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Bedbugs, known scientifically as Cimex lectularius and C. hemipterus (Cimicidae) are small wingless insects that feed exclusively on the blood of warm-blooded animals, which is why they are such a problem for humans for they are ideal hosts. Chickens are also ideal hosts, and this is why bed bugs can become a problem in chicken coops.

Bedbugs do not remain permanently on their host, and similar to the red poultry mite, will hide in cracks and crevices of chicken coops and nestboxes during the daytime hours, waiting until night to feed on the blood of their hosts.

Bedbugs can cause chickens a great deal of stress as well as potential allergic reactions and blood loss. Heavy infestations can cause chickens to develop anemia, and ultimately increased morbidity and mortality rates, especially in younger birds. In addition, bedbugs are known to harbor over 40 different infectious pathogens including viruses, bacteria, fungi and protozoa.

What bedbugs look like

Adult C. lectularius and C. hemipterus are reddish-brown, flat, wingless, oval-shaped insects that resemble the appearance of confetti (typically being between 5-7 mm in length). After consuming blood from their host, the bedbug changes and appears more balloon-like and elongated. Young C. lectularius and C. hemipterus are much smaller than adults, and are a different color--they have a white-yellowish or translucent appearance and are barely visible to the naked eye.

Bedbug behavior

Bedbugs are mainly nocturnal, hiding during the day in cracks and crevices and feeding on the chickens at night. They feed by piercing the chicken's skin with their beak-like mouthparts, which allow them to withdraw blood. They will generally feed for 5 to 10 minutes, after which they return to their hiding spot to digest their meal. Bedbugs will usually feed on chickens every 3 to 7 days.

Female bedbugs lay their eggs in the crevices, where they hatch in 4 to 12 days. One female bedbug can lay up to 540 eggs in her lifetime. Under the right conditions, bed bug populations can eventually double every 16 days. When disturbed, Bedbugs let off a distinct, offensive odor similar to what stink bugs let off; this odor is the result of the oily secretion produced by special glands. Bed bugs can survive and remain active at temperatures as low as 7°C (46°F), but they die when their body temperatures reaches 45°C (113°F).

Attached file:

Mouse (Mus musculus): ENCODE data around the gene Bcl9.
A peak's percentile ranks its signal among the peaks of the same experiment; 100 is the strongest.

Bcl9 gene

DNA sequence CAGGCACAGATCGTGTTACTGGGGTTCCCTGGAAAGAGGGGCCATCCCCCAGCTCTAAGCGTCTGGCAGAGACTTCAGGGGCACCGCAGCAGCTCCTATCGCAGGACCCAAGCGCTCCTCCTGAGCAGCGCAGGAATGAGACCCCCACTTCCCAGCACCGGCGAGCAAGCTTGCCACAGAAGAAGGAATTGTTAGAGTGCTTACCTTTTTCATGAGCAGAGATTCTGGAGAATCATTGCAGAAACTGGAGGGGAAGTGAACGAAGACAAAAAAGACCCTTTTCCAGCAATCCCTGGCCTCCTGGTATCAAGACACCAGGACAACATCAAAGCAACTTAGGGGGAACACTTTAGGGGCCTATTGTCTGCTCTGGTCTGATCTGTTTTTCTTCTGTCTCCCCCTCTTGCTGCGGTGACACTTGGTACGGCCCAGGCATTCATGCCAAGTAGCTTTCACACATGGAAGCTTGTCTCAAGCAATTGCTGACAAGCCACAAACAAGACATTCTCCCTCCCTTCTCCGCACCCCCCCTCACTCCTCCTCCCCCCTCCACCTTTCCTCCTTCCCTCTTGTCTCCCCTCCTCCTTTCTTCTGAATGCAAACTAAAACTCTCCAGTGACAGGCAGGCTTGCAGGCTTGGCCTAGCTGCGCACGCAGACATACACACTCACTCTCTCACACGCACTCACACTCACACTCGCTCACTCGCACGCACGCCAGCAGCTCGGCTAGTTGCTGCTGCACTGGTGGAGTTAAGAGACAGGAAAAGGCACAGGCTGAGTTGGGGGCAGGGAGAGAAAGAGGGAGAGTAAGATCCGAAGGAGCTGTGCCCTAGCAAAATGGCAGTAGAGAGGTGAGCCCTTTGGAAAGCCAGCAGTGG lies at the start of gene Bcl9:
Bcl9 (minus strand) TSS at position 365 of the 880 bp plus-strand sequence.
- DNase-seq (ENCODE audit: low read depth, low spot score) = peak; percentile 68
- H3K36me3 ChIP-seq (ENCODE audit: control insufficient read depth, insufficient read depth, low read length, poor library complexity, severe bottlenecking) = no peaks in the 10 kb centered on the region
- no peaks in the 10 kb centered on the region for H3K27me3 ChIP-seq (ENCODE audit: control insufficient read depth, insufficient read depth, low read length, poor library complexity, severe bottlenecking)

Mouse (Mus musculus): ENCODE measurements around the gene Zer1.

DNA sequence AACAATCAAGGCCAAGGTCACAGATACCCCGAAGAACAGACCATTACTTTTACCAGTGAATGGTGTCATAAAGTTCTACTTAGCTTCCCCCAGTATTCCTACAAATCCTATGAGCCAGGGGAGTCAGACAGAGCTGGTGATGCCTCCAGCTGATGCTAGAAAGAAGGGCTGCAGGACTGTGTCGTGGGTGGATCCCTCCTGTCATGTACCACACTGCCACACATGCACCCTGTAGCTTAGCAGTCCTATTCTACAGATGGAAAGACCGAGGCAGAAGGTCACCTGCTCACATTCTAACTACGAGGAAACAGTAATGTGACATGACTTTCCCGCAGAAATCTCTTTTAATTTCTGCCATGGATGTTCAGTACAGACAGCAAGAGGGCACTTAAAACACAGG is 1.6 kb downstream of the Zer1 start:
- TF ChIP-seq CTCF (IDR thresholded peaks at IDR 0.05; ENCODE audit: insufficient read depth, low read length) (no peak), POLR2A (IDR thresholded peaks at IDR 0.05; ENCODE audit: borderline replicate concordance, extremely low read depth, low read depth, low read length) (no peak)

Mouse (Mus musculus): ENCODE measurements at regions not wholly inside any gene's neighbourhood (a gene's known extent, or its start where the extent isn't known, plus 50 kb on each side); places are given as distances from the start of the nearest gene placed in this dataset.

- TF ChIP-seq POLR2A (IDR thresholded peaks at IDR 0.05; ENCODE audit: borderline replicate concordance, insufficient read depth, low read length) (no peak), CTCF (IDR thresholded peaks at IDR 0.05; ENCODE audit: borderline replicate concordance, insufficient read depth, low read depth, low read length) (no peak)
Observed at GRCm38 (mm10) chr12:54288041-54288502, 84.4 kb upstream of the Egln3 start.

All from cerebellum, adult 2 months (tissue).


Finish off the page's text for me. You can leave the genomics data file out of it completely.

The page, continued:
Bedbugs Vs Red Poultry Mites Vs Sticktight Fleas

BedbugRed poultry miteSticktight Flea
Adult Appearance   
 BedbugRed poultry miteSticktight flea
Size4-12 mm (0.15-0.47 in)1-1.5 mm (0.04-0.06 in)1.5-4 mm (0.06-0.16 in)
ColorReddish brownGray to blackDark brown
Turns redYesYesNo
Body typeOval and flatOvalFlat
SpeedQuick-movingSlow movingSlow moving
Visible to the naked eyeYesYesYes
Feeds onBloodBloodBlood
Where they are foundHide in crevices, cracks, behind floorboards, in walls, and behind wall outlets during the day, feed on chickens at nightHide in crevices and cracks during the day, feed on chickens at nightBare skin on the head - comb, wattles, near eyes
TransmissionContaminated equipmentWild birds, rodents, wildlife, dogs, cats, humans, contaminated equipmentTurkeys, wildlife, wild birds, dogs, cats, horses, pigs, people, soil, litter
Where eggs are laidTiny, microscopic whitish, sticky eggs that adhere to surfaces in secluded areasLays their eggs in their hiding spotsLay their eggs around the eyes anad wattles of chickens, causing nodules. Once the flea larvae hatch, they drop off the chicken to live in the soil for 2 weeks.
Average Life cycle4 weeks2 weeks1-2 months
How you can tellLook around the premises for the presence of bugsLook for them at night on the birds Visible during the daytime, found in clusters on unfeathered areas, such as the bird's eyes, comb, and wattles.
TemperatureTemperate regionsWarm weatherWarm and humid weather
Clinical signsExcessive feather loss, vent irritation, lesions on breasts and legs, anemia, reduced egg productionRestlessness at night, dermatitis, anemia, may cause chickens to alter where they roost at night.dark brown spots face, anemia, restlessness, swollen eyelids, crusted lesions, ulcerations, blindness
Carry diseasesYesYesNo
Bed bugs are difficult to control, especially while chickens are on the farm. The problem is that beg bugs have developed a resistance to insecticides, and therefore they no longer work. Another problem is that some of the products used to control bed bugs require high levels of the product to be used, which is harmful to the birds. Prevention is the best method.

Clinical Signs

Pale comb or wattles
Irritable behavior
Feather loss
Vent irritation
Lesions on breasts and legs


  • History
  • Clinical signs
  • Inspection of premises
  • Insect identification


Insecticides: Treat areas of the coop that bed bugs might be hiding at.


  • Biosecurity measures
  • Regularly clean and disinfect coops
  • Seal off any cracks or crevices

Scientific References

Good Overviews

Risk Factors

  • History of bed bug infestations on the premises